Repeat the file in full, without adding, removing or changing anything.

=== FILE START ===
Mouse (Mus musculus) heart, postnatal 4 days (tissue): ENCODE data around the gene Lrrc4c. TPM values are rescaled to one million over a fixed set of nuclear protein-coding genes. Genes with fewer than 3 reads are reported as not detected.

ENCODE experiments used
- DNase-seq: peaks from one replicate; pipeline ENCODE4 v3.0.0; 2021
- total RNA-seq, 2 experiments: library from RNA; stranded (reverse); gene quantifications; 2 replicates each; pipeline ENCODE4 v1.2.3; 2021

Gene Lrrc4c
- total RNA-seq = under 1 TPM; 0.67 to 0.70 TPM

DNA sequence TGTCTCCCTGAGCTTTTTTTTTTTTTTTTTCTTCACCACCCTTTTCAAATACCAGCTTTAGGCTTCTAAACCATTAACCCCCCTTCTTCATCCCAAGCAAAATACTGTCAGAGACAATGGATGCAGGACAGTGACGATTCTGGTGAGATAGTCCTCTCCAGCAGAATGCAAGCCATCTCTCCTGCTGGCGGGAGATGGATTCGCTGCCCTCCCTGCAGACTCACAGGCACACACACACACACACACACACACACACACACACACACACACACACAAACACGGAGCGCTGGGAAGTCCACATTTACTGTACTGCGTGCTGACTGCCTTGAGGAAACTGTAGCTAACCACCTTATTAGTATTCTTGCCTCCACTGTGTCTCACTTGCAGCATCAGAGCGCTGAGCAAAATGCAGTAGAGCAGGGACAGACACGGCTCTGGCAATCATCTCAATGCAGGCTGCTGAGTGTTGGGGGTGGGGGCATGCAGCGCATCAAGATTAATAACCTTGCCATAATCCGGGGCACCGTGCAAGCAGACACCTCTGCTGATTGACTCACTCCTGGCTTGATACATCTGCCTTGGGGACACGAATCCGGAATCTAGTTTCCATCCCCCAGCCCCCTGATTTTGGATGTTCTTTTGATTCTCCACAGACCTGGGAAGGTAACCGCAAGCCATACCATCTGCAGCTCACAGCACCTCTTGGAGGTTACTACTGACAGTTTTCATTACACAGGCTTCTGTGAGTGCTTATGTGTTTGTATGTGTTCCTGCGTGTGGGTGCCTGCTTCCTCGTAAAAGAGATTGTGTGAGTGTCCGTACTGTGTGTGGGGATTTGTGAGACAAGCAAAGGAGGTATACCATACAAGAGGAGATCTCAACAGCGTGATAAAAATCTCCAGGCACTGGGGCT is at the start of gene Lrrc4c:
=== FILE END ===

Mouse (Mus musculus) heart, postnatal 4 days (tissue): ENCODE data around the gene Lrrc4c. TPM values are rescaled to one million over a fixed set of nuclear protein-coding genes. Genes with fewer than 3 reads are reported as not detected.

ENCODE experiments used
- DNase-seq: peaks from one replicate; pipeline ENCODE4 v3.0.0; 2021
- total RNA-seq, 2 experiments: library from RNA; stranded (reverse); gene quantifications; 2 replicates each; pipeline ENCODE4 v1.2.3; 2021

Gene Lrrc4c
- total RNA-seq = under 1 TPM; 0.67 to 0.70 TPM

DNA sequence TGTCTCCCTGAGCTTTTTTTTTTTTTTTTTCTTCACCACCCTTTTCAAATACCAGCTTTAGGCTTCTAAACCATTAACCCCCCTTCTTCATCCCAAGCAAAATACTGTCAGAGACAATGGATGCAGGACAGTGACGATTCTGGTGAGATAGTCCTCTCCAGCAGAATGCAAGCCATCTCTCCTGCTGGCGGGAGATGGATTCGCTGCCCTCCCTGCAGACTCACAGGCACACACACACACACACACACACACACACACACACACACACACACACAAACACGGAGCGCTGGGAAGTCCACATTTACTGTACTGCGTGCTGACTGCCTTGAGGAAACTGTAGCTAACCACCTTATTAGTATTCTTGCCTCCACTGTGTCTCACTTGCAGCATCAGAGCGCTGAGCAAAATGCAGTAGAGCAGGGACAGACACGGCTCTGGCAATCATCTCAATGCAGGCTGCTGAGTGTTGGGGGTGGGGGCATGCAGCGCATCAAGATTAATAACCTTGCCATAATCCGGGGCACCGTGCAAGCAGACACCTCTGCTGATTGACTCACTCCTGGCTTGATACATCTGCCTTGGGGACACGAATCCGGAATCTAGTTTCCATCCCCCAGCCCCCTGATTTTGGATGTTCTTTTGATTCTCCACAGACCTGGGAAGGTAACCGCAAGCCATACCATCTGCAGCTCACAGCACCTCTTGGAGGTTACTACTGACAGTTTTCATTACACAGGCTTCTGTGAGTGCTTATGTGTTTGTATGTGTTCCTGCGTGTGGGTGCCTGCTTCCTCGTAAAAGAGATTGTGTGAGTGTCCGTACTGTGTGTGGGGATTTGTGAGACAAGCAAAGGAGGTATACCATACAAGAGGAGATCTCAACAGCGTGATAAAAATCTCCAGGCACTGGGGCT is at the start of gene Lrrc4c: